Anguish of a Wife and Mother: Mrs Lilian Ayuk Tabe Speaks Out

He has been called many names – ranging from the President of Ambazonia to separatist leader. What many seem to forget is that Sisiku Tabe Ayuk was first and foremost, a father, husband, IT technician and Activist. When he stood up to demand for the freedom of English-Speaking Cameroonians from the enslavement they have been subjected to, Sisiku did not count on putting anyone in harm’s way, not least his own family.

Yet, Sisiku, through his quest for freedom, has sacrificed his job, family, and freedom. Reading from his family, one can only imagine what they are going through. What will Lilian tell their children, when they constantly ask – WHERE IS DADDY?

A vague idea of the anguish she and her family are going through and by extension, the families of all those who were abducted and have disappeared, are captured in this first statement she has issued since the disappearance of her husband.

Statement from the family of Sisiku Julius Ayuk Tabe

I need to start by thanking God for all good things come from Him, even difficult moments too.

With every passing day we are becoming more and more worried about the whereabouts of Sisiku Julius Ayuk Tabe. The last three weeks have been a nightmare, for all his family and friends and the people of former British territory Southern Cameroons (hereafter referred to Federal Republic of Ambazonia), not knowing where he is.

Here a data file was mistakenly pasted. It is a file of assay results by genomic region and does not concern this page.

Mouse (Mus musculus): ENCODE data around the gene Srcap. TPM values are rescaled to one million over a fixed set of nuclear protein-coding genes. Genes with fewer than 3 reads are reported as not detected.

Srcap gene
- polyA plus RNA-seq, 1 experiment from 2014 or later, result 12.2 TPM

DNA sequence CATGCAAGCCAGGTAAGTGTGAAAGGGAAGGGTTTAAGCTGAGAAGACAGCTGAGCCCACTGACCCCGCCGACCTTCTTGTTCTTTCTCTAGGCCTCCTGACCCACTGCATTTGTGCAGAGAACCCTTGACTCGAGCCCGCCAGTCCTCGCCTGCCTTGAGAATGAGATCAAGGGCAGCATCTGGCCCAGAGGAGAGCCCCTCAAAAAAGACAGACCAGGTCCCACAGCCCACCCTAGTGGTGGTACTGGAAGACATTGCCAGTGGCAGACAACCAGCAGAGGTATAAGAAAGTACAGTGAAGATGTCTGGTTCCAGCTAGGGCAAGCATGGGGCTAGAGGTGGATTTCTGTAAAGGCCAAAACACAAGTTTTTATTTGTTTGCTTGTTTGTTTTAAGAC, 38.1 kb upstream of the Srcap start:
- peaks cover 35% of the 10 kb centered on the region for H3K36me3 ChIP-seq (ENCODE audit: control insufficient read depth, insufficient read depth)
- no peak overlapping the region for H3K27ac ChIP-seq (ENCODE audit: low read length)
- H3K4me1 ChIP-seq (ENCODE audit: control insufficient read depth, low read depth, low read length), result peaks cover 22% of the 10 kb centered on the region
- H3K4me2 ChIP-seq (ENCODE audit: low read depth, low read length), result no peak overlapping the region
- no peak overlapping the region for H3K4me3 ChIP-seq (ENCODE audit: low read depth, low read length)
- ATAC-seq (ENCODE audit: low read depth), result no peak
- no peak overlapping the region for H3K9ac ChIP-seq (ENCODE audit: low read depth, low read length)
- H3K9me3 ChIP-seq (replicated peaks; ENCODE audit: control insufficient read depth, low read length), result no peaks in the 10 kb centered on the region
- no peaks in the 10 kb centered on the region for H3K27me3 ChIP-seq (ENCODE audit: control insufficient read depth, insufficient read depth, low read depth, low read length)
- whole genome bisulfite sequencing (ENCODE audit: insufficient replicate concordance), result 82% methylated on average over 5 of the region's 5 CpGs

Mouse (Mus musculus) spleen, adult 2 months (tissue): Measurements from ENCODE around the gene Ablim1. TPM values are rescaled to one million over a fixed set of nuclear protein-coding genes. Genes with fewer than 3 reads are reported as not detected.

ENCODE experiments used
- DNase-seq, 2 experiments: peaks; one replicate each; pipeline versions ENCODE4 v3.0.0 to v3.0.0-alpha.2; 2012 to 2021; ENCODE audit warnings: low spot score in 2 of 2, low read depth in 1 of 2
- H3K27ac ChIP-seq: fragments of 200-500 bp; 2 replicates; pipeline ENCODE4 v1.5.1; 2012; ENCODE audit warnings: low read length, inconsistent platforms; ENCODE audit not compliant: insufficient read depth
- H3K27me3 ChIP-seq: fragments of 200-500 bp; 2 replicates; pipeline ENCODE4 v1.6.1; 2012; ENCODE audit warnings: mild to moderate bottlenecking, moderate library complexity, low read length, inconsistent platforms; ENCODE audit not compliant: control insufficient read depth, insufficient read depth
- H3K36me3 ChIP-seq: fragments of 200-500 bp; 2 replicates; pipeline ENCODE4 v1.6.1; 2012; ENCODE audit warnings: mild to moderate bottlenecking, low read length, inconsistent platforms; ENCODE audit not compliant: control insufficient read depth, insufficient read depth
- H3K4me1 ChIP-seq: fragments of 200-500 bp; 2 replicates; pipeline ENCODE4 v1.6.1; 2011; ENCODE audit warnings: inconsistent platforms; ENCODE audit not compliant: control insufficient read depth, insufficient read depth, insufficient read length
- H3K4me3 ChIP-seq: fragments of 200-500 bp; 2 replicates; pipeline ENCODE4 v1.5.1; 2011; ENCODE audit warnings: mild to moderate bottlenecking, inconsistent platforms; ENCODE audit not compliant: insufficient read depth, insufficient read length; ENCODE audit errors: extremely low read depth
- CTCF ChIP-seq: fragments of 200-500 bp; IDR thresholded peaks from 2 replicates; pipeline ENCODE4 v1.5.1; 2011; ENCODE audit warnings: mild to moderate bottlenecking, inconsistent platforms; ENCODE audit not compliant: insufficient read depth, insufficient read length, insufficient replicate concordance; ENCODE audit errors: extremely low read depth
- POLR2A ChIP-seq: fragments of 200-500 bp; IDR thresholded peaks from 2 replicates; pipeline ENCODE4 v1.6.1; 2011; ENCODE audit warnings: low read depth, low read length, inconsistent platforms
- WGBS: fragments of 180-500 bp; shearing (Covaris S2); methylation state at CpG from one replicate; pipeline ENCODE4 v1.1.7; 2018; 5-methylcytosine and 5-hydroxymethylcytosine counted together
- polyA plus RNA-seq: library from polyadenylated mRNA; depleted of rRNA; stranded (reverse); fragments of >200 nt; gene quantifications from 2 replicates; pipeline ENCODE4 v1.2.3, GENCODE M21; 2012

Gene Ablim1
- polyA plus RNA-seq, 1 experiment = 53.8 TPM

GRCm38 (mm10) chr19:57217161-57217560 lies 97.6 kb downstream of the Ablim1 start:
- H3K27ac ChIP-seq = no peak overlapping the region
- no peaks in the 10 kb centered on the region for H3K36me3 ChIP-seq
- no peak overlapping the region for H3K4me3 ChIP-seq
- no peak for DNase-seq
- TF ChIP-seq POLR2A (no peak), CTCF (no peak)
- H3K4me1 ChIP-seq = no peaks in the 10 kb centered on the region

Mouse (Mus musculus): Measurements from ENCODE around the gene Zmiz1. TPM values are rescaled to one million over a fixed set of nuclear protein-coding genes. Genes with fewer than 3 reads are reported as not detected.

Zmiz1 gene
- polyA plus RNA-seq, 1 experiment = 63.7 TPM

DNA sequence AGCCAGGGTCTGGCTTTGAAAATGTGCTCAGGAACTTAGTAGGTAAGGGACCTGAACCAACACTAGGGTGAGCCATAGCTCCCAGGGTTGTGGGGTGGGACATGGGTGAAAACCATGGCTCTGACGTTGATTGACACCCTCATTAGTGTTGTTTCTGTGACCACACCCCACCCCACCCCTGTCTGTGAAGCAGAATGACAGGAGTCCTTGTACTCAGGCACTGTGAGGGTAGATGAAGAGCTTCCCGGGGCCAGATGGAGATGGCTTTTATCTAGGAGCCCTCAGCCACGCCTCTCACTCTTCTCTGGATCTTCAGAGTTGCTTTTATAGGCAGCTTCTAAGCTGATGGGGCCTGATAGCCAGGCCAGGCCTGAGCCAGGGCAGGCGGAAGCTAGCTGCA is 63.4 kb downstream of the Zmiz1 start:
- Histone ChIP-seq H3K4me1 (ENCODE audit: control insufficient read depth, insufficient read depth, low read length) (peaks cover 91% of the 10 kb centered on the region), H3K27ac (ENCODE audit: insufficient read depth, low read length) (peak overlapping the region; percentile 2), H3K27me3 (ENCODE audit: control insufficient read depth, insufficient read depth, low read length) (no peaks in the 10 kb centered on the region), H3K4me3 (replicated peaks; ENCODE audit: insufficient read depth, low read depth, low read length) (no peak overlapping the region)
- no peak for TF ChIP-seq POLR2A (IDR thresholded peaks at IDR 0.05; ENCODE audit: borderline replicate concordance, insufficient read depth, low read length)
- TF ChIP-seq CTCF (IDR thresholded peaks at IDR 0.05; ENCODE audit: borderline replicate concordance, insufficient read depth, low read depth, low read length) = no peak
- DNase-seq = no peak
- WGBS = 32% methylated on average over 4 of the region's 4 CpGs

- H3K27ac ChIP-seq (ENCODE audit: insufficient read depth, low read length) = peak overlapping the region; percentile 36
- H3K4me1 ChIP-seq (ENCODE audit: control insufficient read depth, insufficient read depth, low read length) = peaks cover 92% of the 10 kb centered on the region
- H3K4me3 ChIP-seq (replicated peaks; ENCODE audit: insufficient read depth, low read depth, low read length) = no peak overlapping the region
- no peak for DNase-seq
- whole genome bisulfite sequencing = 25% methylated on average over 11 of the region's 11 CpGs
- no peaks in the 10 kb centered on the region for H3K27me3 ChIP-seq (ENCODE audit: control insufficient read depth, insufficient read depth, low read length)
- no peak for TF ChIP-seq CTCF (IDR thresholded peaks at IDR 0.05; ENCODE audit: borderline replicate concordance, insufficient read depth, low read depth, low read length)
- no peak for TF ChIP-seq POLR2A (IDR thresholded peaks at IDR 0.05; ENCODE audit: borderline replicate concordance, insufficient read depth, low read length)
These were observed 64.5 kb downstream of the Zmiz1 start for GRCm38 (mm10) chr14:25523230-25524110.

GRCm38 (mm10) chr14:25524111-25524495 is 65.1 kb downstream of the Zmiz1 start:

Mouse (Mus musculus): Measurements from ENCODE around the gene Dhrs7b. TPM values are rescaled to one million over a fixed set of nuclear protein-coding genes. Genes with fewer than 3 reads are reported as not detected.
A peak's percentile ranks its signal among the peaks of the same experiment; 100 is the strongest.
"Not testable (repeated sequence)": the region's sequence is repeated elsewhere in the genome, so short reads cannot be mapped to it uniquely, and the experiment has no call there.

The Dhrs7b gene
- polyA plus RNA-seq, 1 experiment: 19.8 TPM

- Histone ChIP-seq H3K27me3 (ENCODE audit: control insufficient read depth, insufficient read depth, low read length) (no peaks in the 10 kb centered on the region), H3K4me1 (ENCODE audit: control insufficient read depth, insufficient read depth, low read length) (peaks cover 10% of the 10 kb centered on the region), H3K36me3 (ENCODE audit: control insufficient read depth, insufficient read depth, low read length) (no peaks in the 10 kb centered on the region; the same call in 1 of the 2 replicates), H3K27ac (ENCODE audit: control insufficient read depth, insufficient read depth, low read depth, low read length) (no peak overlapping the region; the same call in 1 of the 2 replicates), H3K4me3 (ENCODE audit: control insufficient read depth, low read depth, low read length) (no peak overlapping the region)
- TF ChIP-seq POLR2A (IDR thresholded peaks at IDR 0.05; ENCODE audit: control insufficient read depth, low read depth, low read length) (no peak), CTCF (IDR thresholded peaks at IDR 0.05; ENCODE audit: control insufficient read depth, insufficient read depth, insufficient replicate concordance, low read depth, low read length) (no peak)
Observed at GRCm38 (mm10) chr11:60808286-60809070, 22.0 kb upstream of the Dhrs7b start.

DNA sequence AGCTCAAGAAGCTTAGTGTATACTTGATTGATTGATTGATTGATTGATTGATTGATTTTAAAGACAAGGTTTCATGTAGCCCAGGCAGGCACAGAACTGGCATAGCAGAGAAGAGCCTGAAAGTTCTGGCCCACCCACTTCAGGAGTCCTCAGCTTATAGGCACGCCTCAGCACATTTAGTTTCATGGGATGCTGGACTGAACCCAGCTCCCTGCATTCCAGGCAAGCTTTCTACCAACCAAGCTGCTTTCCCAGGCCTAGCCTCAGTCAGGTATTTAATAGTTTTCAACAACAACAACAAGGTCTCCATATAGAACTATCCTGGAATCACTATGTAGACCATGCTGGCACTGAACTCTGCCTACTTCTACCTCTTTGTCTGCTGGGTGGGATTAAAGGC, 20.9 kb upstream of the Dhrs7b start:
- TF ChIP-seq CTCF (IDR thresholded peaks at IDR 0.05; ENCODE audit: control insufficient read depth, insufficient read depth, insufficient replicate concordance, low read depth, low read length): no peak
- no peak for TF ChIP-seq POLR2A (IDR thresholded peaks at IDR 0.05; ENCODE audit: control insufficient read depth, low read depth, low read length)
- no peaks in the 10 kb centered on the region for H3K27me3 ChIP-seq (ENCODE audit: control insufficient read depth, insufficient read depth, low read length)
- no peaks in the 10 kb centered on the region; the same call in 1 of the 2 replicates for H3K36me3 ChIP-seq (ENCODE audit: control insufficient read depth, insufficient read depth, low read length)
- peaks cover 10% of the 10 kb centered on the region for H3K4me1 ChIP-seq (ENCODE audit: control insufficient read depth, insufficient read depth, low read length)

I issue this statement because we have reason to be worried for my husband’s life and safety and we know that the media, public, governments and organizations will pay attention.
Sisiku Julius Ayuk Tabe is a loving, caring, humble, and honest husband and father of my children. A trained and experienced computer engineer, he is calm and always desire to serve others and seek solutions toward improving human prosperity. These are the qualities that earned the confidence of Ambazonians who trusted him to lead legal and diplomatic efforts toward the independence restoration and international recognition of the Federal Republic of Ambazonia as a democratic and sovereign state.

My husband Julius is not a terrorist. He is not a criminal. Julius is an activist fighting for freedom, equality and justice in the land of our birth Ambazonia.

Julius and I last discussed on 5th January 2018, when he flew to Abuja ahead of a scheduled meeting with close members of the Interim Government of the Federal Republic of Ambazonia. The meeting, he told me, was to focus on the rising humanitarian need of Ambazonia refugees in Nigeria and indiscriminate killing, arrest, and destruction of property and businesses of unarmed citizens in our homeland by armed soldiers and paramilitary forces of La Republique du Cameroun and appointed government officials of President Paul Biya regime in Yaounde.